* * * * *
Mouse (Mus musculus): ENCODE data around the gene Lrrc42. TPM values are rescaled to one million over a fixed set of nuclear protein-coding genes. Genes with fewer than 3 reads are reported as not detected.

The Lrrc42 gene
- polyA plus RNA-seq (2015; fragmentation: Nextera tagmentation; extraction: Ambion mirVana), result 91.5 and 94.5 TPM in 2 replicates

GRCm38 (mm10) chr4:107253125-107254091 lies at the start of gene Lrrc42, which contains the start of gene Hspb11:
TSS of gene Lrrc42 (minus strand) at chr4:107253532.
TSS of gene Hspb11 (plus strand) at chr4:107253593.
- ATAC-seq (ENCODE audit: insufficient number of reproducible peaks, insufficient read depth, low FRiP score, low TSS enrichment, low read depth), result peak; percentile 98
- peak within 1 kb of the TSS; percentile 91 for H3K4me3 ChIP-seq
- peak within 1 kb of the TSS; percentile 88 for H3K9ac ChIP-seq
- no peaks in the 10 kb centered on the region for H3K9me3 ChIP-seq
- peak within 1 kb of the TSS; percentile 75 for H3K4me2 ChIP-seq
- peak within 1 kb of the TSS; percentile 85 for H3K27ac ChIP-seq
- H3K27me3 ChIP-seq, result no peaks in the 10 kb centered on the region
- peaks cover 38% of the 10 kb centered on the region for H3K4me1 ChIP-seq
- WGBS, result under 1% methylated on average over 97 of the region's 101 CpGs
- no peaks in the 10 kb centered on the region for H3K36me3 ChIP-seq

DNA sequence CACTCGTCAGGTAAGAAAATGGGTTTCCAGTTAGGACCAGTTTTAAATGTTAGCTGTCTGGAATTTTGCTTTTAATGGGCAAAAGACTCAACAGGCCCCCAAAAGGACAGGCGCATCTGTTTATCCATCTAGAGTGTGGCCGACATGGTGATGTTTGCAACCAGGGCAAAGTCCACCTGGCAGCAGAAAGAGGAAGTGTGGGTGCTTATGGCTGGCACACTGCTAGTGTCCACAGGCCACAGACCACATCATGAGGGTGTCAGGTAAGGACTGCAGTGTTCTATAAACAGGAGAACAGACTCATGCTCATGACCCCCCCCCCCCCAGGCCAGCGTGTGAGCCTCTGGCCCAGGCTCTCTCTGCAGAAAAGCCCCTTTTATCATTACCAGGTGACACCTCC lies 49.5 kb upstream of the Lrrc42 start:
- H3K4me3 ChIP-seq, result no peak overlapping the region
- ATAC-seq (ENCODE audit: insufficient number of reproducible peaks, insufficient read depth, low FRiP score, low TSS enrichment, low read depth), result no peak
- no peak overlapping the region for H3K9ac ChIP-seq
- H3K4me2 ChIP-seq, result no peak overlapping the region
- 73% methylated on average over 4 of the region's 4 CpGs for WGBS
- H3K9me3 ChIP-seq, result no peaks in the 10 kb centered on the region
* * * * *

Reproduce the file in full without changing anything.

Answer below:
Mouse (Mus musculus): ENCODE data around the gene Lrrc42. TPM values are rescaled to one million over a fixed set of nuclear protein-coding genes. Genes with fewer than 3 reads are reported as not detected.

The Lrrc42 gene
- polyA plus RNA-seq (2015; fragmentation: Nextera tagmentation; extraction: Ambion mirVana), result 91.5 and 94.5 TPM in 2 replicates

GRCm38 (mm10) chr4:107253125-107254091 lies at the start of gene Lrrc42, which contains the start of gene Hspb11:
TSS of gene Lrrc42 (minus strand) at chr4:107253532.
TSS of gene Hspb11 (plus strand) at chr4:107253593.
- ATAC-seq (ENCODE audit: insufficient number of reproducible peaks, insufficient read depth, low FRiP score, low TSS enrichment, low read depth), result peak; percentile 98
- peak within 1 kb of the TSS; percentile 91 for H3K4me3 ChIP-seq
- peak within 1 kb of the TSS; percentile 88 for H3K9ac ChIP-seq
- no peaks in the 10 kb centered on the region for H3K9me3 ChIP-seq
- peak within 1 kb of the TSS; percentile 75 for H3K4me2 ChIP-seq
- peak within 1 kb of the TSS; percentile 85 for H3K27ac ChIP-seq
- H3K27me3 ChIP-seq, result no peaks in the 10 kb centered on the region
- peaks cover 38% of the 10 kb centered on the region for H3K4me1 ChIP-seq
- WGBS, result under 1% methylated on average over 97 of the region's 101 CpGs
- no peaks in the 10 kb centered on the region for H3K36me3 ChIP-seq

DNA sequence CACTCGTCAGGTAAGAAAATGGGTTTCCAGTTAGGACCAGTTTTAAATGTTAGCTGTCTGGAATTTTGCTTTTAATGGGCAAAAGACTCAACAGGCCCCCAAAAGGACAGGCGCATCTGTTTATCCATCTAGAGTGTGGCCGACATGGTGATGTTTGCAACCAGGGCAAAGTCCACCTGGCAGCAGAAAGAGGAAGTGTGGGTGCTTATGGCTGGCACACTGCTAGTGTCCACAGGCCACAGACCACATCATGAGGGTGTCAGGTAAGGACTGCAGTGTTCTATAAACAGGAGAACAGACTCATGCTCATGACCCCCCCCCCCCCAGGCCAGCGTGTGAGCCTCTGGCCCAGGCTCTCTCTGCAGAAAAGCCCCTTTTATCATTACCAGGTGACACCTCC lies 49.5 kb upstream of the Lrrc42 start:
- H3K4me3 ChIP-seq, result no peak overlapping the region
- ATAC-seq (ENCODE audit: insufficient number of reproducible peaks, insufficient read depth, low FRiP score, low TSS enrichment, low read depth), result no peak
- no peak overlapping the region for H3K9ac ChIP-seq
- H3K4me2 ChIP-seq, result no peak overlapping the region
- 73% methylated on average over 4 of the region's 4 CpGs for WGBS
- H3K9me3 ChIP-seq, result no peaks in the 10 kb centered on the region